As regards motivation, we asked “What drives companies to undertake their IP protection and exploitation activities in the first place?” The following were the main reasons put forward:
- Create space between company and competition [e.g. time or performancebased];
- Make life difficult for the competition [products harder to copy, customers less prone to switch etc];
- Build stronger company positions to assist negotiations with customers;
- Defend price premia (and therefore margins);
It can be seen that these perceived drivers are predominantly based on either strengthening the company’s competitive situation, or improving the company’s financial performance.
We also asked “what drives companies to pursue better practice?” The introductory motivations still applied, but in addition companies become aware that they need to manage their portfolio of intellectual property more efficiently, i.e. come up with better processes. Also, success breeds success, and exposure to positive IP experiences reinforces belief, and encourages people to look for further wins.
Although trademarking and patenting are mentioned most frequently, we were encouraged by the number of companies saying they were investigating the potential for wider commercialisation, and for conducting licensing activities.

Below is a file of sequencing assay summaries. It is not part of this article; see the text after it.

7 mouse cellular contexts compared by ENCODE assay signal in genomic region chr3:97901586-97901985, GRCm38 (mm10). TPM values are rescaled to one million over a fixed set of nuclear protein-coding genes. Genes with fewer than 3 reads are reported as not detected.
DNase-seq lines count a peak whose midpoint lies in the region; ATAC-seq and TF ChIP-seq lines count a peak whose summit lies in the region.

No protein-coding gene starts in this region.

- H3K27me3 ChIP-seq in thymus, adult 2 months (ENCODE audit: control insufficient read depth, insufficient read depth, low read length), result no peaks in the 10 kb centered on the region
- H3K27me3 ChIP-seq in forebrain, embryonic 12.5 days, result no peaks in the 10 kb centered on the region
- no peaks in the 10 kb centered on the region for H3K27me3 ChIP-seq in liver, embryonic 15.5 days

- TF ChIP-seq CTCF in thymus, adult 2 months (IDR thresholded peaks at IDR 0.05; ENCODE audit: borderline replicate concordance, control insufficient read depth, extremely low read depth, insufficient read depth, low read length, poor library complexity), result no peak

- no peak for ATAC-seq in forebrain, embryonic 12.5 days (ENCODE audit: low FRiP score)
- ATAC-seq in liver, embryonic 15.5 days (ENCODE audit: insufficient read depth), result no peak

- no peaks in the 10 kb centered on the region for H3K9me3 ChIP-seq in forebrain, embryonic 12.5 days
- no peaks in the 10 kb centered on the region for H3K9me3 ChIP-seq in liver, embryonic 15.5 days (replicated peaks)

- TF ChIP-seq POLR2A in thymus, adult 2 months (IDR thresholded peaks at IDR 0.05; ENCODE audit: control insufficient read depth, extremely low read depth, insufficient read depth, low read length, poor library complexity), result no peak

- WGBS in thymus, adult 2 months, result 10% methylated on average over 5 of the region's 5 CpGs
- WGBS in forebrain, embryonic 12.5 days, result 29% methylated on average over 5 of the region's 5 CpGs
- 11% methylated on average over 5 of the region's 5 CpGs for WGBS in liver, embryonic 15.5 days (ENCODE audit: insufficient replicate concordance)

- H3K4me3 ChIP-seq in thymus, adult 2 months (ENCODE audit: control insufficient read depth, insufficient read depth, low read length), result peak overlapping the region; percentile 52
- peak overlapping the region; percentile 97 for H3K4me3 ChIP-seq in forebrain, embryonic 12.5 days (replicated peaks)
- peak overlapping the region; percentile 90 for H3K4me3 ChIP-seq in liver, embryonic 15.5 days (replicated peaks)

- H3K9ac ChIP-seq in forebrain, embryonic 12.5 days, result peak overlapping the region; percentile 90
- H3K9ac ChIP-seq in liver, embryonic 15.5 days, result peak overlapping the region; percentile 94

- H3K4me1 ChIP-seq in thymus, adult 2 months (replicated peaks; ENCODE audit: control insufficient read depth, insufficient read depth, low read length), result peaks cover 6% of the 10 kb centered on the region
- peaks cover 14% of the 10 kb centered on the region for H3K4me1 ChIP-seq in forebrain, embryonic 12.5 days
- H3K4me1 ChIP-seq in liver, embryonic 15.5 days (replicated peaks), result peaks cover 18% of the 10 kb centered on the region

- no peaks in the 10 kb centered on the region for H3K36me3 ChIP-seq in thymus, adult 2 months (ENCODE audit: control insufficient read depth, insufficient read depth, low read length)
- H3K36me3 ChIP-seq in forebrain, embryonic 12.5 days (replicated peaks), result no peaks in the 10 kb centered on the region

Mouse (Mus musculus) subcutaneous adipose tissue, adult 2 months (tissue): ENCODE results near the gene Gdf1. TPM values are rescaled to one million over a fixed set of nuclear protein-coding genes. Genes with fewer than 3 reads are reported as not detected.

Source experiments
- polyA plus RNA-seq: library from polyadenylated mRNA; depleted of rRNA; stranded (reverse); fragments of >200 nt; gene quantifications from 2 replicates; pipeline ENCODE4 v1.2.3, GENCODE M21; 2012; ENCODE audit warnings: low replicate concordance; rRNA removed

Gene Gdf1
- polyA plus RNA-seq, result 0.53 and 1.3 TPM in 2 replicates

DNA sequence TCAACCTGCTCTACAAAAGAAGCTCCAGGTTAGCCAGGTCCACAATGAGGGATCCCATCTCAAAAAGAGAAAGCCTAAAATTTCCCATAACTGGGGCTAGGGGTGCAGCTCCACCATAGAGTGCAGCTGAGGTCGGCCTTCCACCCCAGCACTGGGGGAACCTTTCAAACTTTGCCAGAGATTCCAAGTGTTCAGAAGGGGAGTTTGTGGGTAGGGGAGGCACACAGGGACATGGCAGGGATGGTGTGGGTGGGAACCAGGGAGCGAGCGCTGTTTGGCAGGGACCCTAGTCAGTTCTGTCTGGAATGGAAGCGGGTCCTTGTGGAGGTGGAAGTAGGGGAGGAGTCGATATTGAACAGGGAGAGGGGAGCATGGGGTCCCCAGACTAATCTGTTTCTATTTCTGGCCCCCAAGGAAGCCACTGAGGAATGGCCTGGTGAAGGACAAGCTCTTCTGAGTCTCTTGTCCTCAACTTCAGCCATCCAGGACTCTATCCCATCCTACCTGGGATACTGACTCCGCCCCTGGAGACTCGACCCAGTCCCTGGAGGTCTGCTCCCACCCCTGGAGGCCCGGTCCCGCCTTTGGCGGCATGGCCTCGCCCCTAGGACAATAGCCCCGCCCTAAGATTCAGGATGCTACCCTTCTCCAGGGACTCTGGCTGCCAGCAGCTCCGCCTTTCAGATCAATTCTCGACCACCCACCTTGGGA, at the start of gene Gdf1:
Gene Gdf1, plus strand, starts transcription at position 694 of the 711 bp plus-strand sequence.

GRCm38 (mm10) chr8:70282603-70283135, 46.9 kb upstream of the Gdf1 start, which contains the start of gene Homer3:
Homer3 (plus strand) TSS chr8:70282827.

We used the Phase 2 qualitative research to build up a picture of Best Practice, and cross-checked this with previously published literature/surveys. This gave rise to a number of common themes, which we have analysed and evaluated under the four broad headings of: Knowledge, Strategy, Processes, and Resources.
For each of these dimensions, we have identified activities and signals that indicate how far a company has progressed towards achieving Best Practice.
From our assessment of the companies in our sample, no single company achieved a complete ‘best practice’ scoring, although one did come very close [3 out of 4 boxes].
It is also worth pointing out that company size does not automatically correlate with better practice, although there was a slight tendency for the bigger companies to be more organised and pro-active; the main drivers of Best Practice seem instead to be a more complex combination of stance towards IP (as described in the earlier section) and sector/market dynamics. To illustrate what this means in reality, one of the medium-sized companies in the sample arguably comes second closest to Best Practice, despite the fact that four or five of the others are much bigger organisations in terms of revenue, patent and employee numbers. This is because the company sets much greater store by IP issues, and this is a function of the top management mentality and the highly competitive dynamics of their industry.